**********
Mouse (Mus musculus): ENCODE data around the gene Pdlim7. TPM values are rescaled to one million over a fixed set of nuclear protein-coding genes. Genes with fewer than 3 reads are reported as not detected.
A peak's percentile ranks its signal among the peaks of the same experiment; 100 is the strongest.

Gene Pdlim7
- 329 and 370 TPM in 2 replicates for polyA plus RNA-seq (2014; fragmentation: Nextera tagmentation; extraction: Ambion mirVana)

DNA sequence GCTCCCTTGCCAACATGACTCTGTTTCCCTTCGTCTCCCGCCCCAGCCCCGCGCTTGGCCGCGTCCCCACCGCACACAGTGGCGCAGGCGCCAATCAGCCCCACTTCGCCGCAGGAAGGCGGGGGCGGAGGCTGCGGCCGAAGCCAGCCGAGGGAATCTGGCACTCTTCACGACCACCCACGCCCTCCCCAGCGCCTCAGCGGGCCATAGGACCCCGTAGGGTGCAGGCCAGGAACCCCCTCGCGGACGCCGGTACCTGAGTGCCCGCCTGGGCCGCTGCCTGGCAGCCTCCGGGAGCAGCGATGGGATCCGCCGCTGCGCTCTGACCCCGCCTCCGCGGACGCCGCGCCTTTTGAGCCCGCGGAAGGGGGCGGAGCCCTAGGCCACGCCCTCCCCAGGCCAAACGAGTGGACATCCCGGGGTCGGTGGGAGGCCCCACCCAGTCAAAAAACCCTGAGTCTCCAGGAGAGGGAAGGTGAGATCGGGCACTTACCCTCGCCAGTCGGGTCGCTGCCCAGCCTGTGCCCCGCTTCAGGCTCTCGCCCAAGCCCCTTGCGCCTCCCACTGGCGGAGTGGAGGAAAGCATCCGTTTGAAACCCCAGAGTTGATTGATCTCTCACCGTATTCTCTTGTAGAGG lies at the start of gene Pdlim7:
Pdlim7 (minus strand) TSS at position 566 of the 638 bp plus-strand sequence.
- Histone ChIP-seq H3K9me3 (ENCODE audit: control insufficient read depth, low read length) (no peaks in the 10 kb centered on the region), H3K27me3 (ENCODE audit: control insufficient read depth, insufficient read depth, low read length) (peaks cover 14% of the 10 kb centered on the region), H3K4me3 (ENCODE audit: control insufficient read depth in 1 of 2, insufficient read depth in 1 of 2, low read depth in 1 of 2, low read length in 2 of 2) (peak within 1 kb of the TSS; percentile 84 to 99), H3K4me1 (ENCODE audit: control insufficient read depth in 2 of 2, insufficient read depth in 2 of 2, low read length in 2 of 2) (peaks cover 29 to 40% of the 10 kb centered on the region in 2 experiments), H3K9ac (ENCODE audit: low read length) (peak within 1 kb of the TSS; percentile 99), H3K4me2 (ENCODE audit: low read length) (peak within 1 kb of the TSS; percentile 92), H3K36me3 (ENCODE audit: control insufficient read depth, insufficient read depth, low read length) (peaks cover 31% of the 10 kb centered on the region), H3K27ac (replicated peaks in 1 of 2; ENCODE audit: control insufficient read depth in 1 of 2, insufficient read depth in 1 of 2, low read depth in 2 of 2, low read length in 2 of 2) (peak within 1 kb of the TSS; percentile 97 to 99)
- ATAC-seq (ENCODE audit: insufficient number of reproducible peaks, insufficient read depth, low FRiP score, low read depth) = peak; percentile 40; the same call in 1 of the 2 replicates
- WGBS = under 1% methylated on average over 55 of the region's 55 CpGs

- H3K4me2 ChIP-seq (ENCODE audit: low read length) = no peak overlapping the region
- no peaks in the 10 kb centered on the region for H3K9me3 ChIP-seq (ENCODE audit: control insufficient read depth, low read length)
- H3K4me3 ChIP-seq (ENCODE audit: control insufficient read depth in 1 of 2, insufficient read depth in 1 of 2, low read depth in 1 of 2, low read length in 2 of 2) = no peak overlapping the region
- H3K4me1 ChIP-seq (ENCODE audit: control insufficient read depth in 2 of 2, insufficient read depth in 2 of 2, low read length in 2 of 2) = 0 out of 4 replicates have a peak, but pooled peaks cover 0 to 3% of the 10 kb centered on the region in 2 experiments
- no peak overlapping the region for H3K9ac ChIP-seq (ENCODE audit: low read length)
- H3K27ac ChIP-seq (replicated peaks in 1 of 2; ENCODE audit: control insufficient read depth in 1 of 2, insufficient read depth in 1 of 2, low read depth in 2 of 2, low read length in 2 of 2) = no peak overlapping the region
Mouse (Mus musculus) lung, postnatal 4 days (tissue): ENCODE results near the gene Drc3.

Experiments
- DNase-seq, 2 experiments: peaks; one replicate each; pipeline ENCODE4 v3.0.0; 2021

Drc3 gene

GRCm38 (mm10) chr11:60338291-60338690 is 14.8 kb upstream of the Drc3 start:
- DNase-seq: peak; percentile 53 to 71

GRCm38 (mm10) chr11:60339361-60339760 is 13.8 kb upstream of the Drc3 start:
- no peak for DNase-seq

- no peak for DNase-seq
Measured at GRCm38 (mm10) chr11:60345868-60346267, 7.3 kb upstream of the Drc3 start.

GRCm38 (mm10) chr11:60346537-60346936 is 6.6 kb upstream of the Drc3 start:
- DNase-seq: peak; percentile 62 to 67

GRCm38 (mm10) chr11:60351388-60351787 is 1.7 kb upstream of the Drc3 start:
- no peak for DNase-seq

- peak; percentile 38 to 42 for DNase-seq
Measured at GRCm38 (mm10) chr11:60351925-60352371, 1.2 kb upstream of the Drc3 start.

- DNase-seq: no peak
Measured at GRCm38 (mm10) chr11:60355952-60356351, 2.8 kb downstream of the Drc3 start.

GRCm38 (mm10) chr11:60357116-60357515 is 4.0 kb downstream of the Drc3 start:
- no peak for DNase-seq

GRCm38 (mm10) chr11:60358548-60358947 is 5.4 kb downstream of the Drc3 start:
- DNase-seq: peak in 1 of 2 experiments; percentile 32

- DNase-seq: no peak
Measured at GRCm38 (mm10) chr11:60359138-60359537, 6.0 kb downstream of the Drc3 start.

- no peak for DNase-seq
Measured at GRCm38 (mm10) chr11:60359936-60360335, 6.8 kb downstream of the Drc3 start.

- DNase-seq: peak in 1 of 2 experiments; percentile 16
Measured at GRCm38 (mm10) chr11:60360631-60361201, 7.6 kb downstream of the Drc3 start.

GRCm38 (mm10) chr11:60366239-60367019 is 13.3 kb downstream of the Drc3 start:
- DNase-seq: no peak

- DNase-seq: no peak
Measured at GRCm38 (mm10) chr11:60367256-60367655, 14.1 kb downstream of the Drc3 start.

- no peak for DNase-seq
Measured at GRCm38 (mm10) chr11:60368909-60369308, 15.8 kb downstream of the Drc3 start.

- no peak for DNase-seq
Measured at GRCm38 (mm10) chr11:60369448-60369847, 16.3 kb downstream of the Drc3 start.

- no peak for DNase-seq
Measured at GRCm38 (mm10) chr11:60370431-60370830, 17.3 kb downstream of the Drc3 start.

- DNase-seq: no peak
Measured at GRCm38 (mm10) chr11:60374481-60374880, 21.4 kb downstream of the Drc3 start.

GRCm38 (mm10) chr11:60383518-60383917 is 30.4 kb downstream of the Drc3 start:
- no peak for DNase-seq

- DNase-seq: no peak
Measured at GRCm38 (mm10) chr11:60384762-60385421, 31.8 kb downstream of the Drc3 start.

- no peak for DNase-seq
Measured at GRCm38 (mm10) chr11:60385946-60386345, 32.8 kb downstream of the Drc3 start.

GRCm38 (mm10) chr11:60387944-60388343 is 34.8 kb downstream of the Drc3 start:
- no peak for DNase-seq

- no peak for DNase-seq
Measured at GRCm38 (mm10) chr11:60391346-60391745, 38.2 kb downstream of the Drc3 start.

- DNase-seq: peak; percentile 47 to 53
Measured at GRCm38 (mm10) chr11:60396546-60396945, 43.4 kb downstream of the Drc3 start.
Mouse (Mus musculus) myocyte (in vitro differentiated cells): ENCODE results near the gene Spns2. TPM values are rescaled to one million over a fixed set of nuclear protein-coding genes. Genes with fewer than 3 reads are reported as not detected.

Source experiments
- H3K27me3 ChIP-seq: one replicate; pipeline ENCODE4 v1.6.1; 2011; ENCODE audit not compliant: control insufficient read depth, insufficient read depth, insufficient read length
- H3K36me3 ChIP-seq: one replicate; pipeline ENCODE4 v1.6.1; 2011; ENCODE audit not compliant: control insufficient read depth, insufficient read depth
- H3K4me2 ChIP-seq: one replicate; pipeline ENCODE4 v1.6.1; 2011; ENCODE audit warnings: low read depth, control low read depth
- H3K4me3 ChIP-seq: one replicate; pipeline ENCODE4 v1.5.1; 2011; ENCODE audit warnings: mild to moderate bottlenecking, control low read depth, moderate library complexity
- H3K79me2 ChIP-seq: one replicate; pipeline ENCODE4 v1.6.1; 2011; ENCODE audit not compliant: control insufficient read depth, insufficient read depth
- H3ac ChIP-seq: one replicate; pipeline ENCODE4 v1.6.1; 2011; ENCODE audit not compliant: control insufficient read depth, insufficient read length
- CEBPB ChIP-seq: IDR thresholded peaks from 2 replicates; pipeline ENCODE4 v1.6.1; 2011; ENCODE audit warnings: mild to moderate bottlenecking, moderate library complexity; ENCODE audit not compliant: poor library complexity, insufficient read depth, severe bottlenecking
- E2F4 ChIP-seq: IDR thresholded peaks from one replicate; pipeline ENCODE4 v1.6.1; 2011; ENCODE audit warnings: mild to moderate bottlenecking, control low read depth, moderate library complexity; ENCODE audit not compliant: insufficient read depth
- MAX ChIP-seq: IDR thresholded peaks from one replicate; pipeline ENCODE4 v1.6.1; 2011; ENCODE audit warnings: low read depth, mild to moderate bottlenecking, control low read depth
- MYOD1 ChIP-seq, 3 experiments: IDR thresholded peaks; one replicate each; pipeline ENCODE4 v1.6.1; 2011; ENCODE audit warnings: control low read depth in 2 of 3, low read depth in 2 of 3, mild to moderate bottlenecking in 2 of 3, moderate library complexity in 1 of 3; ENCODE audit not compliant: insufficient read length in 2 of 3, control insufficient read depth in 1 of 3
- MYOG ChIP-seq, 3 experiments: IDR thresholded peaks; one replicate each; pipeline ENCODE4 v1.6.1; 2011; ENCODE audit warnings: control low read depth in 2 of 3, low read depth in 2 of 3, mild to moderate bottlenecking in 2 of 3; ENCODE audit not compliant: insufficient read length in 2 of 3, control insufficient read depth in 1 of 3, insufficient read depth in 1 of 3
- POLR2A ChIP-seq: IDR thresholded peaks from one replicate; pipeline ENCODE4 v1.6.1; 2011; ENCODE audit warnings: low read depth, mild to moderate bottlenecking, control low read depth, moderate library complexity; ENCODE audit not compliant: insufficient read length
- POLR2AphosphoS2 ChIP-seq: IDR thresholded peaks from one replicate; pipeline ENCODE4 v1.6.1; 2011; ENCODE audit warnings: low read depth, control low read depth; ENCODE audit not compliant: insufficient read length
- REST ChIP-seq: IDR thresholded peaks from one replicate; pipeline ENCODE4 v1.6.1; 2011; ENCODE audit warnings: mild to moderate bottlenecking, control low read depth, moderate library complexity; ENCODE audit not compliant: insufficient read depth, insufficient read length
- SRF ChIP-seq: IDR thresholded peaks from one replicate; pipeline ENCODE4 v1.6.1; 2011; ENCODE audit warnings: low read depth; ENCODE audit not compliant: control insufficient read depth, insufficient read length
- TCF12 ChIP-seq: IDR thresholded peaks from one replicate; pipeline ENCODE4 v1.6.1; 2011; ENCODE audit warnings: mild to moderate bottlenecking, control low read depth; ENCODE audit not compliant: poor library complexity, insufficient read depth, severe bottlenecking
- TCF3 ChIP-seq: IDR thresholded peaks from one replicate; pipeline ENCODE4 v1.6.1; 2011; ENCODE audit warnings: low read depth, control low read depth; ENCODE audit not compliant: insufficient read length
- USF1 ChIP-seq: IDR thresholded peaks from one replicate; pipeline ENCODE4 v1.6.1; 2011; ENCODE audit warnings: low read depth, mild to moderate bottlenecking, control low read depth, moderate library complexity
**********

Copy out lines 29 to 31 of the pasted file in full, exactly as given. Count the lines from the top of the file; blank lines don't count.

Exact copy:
- no peak for DNase-seq

- peak; percentile 38 to 42 for DNase-seq
Measured at GRCm38 (mm10) chr11:60351925-60352371, 1.2 kb upstream of the Drc3 start.